Senator Brian Schatz answered a wide variety of questions from Hawaii residents Wednesday during his telephone town hall. People asked about the electoral college, climate change, net neutrality, and more.
One resident asked if there was any efforts being made in Washington D.C. to stop robocalls and telephone scams. According to Schatz, cracking down on them has bipartisan support.
Schatz says he, like everyone else, hates robocalls, and the Senate recently passed a measure to limit them.
"We voted out the TRACED Act, and that gives the Federal Communications Commission the ability to find illegal robocalls," said Schatz. "It also requires these carriers to place in technical solutions. And this law will just require them to implement it, rather than treat it like a value add or 'Hey, if you want robocall blocking, you gotta pay extra.'"
Ironically, Senator Schatz used a robocall to let residents know he was having a telephone town hall meeting. He told HPR he felt bad using the method, but it was for a legitimate reason.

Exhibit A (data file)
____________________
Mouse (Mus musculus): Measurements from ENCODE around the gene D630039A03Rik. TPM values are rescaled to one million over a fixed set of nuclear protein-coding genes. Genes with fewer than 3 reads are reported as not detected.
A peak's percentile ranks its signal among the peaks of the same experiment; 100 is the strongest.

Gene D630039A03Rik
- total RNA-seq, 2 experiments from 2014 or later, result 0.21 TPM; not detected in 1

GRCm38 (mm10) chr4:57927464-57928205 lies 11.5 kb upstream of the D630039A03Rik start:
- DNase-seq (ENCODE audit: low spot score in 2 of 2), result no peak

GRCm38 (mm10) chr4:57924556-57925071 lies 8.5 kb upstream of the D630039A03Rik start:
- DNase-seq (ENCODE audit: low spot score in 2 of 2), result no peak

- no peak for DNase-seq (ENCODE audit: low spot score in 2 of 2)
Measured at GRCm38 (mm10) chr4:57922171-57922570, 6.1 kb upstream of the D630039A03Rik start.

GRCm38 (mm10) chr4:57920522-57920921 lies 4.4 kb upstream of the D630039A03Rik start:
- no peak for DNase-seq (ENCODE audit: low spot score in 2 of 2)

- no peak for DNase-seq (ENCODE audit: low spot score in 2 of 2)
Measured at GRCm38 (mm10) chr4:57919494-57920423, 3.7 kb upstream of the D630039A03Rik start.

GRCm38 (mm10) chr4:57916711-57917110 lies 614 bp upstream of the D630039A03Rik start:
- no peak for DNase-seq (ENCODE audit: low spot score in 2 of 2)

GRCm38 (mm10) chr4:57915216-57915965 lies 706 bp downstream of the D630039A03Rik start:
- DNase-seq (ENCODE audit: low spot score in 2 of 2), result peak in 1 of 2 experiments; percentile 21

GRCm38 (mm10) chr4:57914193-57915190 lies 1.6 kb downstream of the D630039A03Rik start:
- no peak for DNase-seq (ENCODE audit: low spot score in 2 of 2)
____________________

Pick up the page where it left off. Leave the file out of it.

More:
Residents also asked the Senator about the state's role in taking the census.
The census is important because it decides how federal funds are distributed, and how many representatives a state gets.
Schatz says although the controversial citizenship question is getting the most attention, the big issue for teh state is having enough resources to conduct it.
"I'm working with Governor Ige," Schatz said. "He's got, I think it's called, a Complete Count Committee. But it's working with social service organizations, churches and others to make sure that no person is left uncounted. And there's a similar effort nationwide to just make sure everybody gets counted."
Schatz says it would be great if the Supreme Court ruled against the citizenship question, but any ruling would not change the state's task of carrying out the census.